For a minimalist, fast-running SAS program, you can use this technique to suppress the fancy (bulkier) ODS results and rely on the old-school LISTING format. In the Results properties for your program, uncheck all output destinations except for Text. If your program generates only text-based output that you want to view quickly, this will turn SAS Enterprise Guide into a speedy-quick results-generating machine...just like you might be accustomed to from your old PC SAS days.

See also

Destination Known: Programmatically Controlling Your Output in SAS Enterprise Guide, by Aaron Hill
[VIDEO] New Destinations in ODS: PowerPoint, HTML5, EPUB, EXCEL
Tip Sheet for ODS PDF

tags: ods, SAS 9.4, SAS Enterprise Guide, SAS programming
1月 072014
 

Because I began my SAS career in the Publications division, I like to think that I have a keen eye when it comes to SAS documentation. When I first visited the SAS 9.4 online documentation, I immediately noticed that it had a different look. Examine the image below; can you see what I mean? (Click on the image to see a larger version.)

Aside from a few layout enhancements and more helpful details, I noticed the use of a different typeface for the text. It's a font that I didn't recognize, and I wondered how it had been installed on my system.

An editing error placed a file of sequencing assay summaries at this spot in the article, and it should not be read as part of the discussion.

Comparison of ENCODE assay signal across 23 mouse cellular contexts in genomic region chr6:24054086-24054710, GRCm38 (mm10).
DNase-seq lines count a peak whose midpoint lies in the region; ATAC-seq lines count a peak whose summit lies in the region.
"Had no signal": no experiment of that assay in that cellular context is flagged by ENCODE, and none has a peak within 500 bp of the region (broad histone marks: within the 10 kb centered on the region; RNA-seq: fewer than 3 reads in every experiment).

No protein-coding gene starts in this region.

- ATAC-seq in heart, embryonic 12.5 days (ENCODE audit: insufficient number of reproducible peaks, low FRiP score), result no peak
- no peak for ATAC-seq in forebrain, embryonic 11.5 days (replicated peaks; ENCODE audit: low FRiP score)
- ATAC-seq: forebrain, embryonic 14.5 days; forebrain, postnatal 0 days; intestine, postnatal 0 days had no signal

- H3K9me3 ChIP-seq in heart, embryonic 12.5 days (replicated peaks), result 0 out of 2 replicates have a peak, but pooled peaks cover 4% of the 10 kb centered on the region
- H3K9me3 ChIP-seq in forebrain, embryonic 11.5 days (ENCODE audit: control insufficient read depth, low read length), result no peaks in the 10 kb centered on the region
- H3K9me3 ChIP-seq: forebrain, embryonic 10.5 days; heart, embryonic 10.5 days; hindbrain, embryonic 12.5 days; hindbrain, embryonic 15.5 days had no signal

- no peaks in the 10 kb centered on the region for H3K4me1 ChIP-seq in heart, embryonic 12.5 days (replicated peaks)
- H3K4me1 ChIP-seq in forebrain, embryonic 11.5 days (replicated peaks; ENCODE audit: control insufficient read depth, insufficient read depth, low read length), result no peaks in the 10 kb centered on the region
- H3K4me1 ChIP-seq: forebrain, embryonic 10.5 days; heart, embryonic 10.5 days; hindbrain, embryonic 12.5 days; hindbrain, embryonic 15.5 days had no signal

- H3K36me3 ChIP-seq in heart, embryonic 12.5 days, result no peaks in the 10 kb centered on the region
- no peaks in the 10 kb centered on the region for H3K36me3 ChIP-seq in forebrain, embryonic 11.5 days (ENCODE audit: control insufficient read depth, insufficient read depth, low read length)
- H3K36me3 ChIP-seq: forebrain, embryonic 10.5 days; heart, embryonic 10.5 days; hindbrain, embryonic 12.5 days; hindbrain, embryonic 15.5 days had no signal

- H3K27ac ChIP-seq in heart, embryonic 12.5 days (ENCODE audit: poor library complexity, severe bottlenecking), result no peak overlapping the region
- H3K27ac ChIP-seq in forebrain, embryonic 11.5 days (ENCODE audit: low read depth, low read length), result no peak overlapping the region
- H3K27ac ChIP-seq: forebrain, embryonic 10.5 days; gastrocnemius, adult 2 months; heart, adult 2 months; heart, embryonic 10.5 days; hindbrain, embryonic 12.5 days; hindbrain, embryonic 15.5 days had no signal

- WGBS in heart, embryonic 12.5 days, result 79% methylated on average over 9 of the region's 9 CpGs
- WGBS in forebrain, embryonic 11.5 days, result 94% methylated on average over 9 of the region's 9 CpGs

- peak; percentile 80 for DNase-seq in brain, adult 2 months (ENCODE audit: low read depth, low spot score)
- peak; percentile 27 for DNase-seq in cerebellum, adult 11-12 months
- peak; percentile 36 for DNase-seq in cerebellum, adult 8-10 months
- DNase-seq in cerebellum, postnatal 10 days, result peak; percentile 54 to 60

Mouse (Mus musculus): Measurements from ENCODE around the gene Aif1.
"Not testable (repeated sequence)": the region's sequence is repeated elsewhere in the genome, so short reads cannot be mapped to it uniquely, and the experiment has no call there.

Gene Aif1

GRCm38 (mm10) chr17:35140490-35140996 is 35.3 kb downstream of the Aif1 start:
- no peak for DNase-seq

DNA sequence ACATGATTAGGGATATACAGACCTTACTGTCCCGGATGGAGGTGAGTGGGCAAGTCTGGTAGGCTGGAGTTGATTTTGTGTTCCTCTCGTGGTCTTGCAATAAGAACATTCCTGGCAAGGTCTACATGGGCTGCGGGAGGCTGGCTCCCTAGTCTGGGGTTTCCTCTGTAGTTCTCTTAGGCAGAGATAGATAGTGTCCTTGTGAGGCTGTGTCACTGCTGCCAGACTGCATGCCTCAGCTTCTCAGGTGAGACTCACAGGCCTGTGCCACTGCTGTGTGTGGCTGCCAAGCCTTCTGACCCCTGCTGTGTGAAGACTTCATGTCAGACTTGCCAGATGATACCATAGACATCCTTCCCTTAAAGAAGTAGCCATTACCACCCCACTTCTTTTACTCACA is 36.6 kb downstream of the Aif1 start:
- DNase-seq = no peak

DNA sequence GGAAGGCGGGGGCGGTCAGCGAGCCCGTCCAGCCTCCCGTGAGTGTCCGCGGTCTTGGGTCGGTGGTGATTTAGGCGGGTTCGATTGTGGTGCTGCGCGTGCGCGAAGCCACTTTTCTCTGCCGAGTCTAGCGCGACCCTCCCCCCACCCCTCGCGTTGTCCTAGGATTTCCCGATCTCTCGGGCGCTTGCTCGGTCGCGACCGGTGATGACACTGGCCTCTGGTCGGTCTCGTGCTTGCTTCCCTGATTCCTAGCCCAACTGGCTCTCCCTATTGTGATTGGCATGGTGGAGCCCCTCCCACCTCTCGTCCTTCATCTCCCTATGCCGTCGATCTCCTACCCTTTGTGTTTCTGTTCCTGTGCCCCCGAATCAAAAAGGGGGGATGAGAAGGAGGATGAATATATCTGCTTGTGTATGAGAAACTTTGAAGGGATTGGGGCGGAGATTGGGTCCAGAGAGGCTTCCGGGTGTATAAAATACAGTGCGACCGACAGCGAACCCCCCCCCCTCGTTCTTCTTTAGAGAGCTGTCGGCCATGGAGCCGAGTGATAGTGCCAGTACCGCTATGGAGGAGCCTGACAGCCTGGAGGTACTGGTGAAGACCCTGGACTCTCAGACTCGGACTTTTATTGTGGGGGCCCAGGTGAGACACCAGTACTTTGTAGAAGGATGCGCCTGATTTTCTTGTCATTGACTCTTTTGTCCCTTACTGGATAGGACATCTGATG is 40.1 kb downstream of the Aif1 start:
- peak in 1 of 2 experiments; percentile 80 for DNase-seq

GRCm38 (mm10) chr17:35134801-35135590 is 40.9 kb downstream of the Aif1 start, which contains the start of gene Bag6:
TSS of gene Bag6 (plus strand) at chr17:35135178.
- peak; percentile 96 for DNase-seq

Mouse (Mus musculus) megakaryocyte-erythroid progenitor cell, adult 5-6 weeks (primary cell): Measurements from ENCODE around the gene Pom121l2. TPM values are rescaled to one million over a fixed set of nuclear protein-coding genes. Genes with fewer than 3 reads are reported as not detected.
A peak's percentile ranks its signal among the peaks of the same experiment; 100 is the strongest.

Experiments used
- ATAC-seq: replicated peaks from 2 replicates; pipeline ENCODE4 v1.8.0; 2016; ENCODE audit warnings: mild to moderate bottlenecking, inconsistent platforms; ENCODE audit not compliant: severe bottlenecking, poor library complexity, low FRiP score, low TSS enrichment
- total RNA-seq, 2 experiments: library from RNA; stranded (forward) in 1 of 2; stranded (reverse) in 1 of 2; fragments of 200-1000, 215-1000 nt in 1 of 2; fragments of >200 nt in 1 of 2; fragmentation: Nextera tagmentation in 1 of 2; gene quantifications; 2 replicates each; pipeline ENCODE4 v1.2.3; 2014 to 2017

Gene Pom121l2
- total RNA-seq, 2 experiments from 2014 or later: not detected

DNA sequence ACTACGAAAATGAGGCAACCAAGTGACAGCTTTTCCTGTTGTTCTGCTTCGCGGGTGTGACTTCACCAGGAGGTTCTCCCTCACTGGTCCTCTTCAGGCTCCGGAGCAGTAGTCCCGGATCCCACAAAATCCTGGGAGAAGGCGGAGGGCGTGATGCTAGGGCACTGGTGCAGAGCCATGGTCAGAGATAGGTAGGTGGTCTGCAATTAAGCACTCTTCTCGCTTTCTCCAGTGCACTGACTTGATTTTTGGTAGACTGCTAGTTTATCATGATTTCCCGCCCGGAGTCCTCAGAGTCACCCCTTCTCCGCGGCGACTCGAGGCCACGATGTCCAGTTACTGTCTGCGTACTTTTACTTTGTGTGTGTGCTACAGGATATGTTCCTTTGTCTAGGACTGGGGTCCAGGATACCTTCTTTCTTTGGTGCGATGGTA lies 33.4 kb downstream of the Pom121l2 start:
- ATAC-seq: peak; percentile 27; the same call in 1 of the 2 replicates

It turns out that this font face (named "Lato") is not installed on my system; it's a web font. A web font is downloaded and rendered "on the fly" by your web browser. This gives the web designer more control over the exact appearance of the text, even across different operating systems and devices that share only a small subset of generic font styles.

There are different sources for web fonts. Some are free to use, while others require a nominal licensing fee. If you have a particular typeface that is important to your company brand, it might be worth a licensing fee to ensure that this typeface is used consistently in all of your web content. However, the SAS documentation (and many other sites) use the free Google Fonts.

After I learned all of this I wondered: how can I use web fonts in SAS ODS output?

Specifying a web font in ODS HTML

There are three ways to "import" a web font in your HTML content:

  1. using a <link> tag to reference a directive from an external style